According to Simon, decision-centers (executive positions) must be staffed with persons who can assist the executive in communications functions, and the organization develops specialized repositories of official “memory” – files, records, libraries, follow-up systems. [4] Organization units may be established for specific information-gathering functions, e.g., accounting, inspection, administrative analysis, intelligence, and the like. [5] 

From the information processing point of view, Simon argues that division of labor means factoring the total system of decisions into relatively independent subsystems. [6] The division is necessary because of the bounded rationality of both humans and computers. [7] The number of alternatives and consequences that can be considered is severely restricted by the limited capacities of the available processors. [8] Thus, a factorization that minimizes interdependencies and permits a maximum degree of decentralization of final decision to the subsystems and maximum use of relatively simple and cheap coordinating devices is needed. [9] The size of decision problems handled by organizations must be reduced to manageable proportions by factorization and the number of decisions to be processed must be limited by applying attention management. [10] Attention management for an organization is the same for an individual human being, that is, processing capacity must be allocated to specific decision tasks, and if total capacity is not adequate to total tasks, then priorities must be set. [11] The inherent capacity limits of information-processing systems impose requirements on organizational design: (i) the totality of decision problems be factored in a way that would minimize interdependence of components; and (ii) the entire system be so structured as to conserve attention which is scarce. [12] 

Cuaresma (1997) notes that under a policy of decentralization and local autonomy, local government units take on an increasingly important role in socioeconomic development. [13] She speaks of decentralization from the center to local government units and observes that as the economy reaches higher levels of growth, and as the quality of life of the people improves, local governments tend to play a more significant role in ensuring the delivery of public goods and services. [14] Pressures for change, modernization and globalization will require local governments to improve and redefine their scope and quality of service delivery, and for the national government to facilitate the strengthening of local governments. [15]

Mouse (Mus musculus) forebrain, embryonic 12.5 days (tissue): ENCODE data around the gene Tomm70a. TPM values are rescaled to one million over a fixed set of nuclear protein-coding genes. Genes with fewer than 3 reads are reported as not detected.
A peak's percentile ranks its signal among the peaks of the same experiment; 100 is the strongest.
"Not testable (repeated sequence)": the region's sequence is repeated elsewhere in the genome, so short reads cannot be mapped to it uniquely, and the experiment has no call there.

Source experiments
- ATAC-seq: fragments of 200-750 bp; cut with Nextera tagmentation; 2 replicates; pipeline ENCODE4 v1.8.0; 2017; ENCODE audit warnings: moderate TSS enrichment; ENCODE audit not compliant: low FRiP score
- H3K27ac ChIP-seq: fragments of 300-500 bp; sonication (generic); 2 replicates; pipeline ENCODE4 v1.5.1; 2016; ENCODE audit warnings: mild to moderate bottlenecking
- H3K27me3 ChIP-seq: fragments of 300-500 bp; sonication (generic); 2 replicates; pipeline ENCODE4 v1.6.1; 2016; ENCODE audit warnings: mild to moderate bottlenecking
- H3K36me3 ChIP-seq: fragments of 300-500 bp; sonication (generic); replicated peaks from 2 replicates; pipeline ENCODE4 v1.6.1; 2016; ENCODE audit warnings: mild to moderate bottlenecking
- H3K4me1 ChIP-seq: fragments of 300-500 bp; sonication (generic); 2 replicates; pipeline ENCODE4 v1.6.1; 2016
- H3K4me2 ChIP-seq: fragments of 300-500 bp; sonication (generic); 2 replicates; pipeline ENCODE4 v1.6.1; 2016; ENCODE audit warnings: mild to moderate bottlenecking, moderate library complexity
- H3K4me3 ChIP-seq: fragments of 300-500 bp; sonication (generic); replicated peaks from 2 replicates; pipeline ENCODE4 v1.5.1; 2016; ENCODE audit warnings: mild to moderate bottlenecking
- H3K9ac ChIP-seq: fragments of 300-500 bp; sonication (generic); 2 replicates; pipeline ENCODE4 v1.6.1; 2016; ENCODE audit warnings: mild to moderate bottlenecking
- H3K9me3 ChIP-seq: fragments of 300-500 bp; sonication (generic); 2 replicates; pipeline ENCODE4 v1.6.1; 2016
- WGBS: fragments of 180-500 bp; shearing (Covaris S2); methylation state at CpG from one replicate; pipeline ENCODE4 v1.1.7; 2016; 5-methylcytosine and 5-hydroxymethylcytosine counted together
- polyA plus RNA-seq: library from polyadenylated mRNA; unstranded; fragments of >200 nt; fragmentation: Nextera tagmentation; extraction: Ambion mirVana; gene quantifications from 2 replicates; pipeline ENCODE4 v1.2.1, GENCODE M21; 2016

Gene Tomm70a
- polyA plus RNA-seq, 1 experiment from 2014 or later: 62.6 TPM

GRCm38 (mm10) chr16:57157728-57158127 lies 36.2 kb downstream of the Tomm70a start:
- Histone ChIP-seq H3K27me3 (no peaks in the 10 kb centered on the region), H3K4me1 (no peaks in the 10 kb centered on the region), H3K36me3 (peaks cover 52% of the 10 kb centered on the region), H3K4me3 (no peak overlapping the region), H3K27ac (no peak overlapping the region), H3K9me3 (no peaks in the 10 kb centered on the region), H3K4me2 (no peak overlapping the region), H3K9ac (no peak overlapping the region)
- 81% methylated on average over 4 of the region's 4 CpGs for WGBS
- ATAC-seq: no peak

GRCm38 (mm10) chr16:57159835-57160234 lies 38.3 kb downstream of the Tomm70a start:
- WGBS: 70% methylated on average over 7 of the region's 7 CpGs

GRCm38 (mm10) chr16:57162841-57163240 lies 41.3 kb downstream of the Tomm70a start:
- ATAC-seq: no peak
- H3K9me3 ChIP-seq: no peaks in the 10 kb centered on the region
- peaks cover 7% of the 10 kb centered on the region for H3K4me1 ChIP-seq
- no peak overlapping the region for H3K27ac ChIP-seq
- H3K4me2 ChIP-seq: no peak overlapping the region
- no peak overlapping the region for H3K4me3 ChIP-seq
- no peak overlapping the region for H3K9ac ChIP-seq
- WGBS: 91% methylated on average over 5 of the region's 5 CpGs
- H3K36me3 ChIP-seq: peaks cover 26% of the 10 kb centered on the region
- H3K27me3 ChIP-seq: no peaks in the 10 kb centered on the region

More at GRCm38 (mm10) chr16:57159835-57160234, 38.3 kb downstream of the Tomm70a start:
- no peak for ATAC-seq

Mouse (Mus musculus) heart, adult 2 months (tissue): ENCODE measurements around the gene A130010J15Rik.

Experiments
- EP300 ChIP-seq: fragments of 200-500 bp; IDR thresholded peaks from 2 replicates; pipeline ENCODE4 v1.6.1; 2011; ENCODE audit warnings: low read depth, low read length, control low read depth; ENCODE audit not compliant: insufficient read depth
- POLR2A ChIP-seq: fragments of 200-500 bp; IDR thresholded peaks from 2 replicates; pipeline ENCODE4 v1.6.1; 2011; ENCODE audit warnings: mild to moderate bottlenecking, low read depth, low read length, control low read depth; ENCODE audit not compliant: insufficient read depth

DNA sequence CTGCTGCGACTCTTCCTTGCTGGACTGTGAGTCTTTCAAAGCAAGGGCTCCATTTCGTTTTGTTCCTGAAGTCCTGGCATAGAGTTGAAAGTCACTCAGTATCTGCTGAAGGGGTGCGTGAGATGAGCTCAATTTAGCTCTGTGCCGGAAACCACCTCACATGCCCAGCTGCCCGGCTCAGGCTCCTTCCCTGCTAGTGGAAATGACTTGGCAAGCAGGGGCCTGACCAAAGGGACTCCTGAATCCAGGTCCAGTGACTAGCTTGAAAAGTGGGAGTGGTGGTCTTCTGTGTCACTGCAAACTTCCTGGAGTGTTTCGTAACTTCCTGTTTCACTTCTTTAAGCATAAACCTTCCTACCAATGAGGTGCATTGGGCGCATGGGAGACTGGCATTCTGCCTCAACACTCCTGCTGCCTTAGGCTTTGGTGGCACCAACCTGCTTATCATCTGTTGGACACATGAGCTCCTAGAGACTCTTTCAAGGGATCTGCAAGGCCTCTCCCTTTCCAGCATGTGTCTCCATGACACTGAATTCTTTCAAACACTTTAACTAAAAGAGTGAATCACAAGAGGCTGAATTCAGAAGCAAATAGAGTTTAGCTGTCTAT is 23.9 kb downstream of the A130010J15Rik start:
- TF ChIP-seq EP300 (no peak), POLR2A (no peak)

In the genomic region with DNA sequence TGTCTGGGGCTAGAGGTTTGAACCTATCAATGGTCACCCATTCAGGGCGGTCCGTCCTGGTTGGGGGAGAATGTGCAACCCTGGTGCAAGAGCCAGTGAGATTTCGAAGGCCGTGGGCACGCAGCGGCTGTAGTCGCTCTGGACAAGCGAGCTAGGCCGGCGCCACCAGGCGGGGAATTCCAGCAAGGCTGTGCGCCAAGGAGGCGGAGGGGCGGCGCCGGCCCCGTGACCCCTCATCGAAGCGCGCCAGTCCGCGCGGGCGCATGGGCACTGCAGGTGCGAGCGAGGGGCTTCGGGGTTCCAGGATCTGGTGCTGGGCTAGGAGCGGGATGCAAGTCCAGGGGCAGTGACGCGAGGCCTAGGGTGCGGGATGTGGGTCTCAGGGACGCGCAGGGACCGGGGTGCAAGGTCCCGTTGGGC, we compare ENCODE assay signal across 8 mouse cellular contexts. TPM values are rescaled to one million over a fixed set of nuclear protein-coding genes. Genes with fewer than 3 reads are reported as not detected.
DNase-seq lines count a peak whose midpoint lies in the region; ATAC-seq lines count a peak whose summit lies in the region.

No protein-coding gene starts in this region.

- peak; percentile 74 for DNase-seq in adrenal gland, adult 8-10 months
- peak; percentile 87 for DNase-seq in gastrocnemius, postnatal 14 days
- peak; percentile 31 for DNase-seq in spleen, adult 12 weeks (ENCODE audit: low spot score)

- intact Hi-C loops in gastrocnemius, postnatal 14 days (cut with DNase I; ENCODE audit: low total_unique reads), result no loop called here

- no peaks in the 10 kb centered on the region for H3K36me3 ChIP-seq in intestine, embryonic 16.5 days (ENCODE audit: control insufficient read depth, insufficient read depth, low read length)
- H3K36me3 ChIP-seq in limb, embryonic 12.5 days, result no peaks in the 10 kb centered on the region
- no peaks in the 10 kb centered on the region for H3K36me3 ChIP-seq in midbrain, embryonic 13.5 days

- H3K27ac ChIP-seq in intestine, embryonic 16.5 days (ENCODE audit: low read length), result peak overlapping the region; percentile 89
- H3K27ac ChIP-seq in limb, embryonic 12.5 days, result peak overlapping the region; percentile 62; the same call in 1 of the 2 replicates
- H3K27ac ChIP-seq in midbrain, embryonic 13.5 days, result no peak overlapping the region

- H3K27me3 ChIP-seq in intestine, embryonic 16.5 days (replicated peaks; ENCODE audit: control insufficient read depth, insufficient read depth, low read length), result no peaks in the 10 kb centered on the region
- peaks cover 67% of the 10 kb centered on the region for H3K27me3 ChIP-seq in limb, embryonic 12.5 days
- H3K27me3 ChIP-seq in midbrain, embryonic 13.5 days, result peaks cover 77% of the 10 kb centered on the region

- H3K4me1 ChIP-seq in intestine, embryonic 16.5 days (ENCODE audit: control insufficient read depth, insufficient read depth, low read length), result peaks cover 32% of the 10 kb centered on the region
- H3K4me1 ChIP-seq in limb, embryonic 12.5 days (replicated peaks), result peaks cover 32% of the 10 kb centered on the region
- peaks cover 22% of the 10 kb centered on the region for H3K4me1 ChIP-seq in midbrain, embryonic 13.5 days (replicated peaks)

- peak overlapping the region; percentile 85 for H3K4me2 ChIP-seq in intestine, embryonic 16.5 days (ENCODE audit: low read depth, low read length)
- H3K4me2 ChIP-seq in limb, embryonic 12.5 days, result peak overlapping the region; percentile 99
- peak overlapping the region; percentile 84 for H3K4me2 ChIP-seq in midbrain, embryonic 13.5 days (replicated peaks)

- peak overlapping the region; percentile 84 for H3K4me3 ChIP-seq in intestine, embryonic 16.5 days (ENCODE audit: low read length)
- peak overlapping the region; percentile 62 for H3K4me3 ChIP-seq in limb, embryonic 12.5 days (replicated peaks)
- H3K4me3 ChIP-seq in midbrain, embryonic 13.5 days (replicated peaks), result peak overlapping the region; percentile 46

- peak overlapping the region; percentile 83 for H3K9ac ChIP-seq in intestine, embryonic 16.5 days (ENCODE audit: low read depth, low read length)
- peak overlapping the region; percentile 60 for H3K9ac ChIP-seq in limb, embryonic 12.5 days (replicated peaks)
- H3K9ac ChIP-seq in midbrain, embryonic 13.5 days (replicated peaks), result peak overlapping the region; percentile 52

In Corona v. Court of Appeals, [16] the Philippine Supreme Court ruled that “An attached agency has a larger measure of independence from the Department to which it is attached than one which is under departmental supervision and control or administrative supervision. This is borne out by the “lateral relationship” between the Department and the attached agency. The attachment is merely for “policy and program coordination.” With respect to administrative matters, the independence of an attached agency from Departmental control and supervision is further reinforced by the fact that even an agency under a Department’s administrative supervision is free from Departmental interference with respect to appointments and other personnel actions “in accordance with the decentralization of personnel functions” under the Administrative Code of 1987. Moreover, the Administrative Code explicitly provides that Chapter 8 of book IV on supervision and control shall not apply to chartered institutions attached to a Department.”

This means that attachment is a decentralized type of administrative relationship while supervision and control is centralized. In between the two lies administrative supervision.

According to Peters, citing Simon:

“As Simon (1947) pointed out almost a half century ago, the solutions for organizational problems tend to come opposing pairs, and almost inevitably reformers will argue that organizations have gone too far in the direction of one end of the continuum and will propose the other end of that dimension as the solution (see also Peters and Wright 1998). When organizations become overly centralized, the obvious solution is to decentralize until the lack of control produced by that arrangement produces demands for a return to centralization, and then the circle starts again.” [17] 

Findings and Analysis

Programs and Directions

From 2001 to 2004, it was reported that HUDCC accomplished 56% of its target for socialized housing (below PhP225,000) and 122% for low cost housing (PhP225,000 – PhP2M), as may be gleaned from the following table:

Table 1 [18] 

The data reflect an overall accomplishment rate of 73.6%.